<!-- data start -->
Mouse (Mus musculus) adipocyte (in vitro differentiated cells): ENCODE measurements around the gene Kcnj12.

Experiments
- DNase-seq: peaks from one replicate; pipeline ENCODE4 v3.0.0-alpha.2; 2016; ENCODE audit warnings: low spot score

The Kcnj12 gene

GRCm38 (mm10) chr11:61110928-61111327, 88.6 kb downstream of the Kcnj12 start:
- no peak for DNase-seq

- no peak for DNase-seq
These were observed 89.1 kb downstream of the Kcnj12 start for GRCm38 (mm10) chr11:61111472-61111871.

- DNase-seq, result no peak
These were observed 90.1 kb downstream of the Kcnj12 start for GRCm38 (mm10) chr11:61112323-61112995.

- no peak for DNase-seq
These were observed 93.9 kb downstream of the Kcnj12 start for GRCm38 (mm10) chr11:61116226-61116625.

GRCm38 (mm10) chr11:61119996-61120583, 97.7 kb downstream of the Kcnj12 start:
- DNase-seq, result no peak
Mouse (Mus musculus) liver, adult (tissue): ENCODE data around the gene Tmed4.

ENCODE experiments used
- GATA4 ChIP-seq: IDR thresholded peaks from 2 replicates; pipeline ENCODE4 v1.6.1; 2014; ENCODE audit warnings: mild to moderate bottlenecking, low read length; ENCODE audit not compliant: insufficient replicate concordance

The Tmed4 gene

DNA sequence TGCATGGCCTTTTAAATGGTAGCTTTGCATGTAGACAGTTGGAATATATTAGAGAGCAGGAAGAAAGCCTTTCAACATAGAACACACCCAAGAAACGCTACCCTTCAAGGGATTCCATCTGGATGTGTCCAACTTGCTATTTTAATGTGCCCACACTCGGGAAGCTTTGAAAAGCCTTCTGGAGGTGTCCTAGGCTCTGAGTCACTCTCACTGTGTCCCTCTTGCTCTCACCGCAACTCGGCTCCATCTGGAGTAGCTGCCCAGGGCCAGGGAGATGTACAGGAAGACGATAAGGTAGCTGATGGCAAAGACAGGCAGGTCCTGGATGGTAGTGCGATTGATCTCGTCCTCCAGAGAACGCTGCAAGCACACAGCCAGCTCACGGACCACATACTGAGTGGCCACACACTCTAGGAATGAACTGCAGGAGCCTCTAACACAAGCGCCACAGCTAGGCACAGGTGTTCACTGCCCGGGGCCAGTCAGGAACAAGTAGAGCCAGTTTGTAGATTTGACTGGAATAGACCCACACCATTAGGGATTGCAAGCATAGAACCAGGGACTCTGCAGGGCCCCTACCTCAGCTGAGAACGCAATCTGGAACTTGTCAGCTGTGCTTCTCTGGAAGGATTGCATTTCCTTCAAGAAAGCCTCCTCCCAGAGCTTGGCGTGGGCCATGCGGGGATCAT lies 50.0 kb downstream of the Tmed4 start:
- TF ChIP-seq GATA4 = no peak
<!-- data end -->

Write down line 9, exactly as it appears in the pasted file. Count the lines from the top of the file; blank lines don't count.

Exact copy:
- DNase-seq, result no peak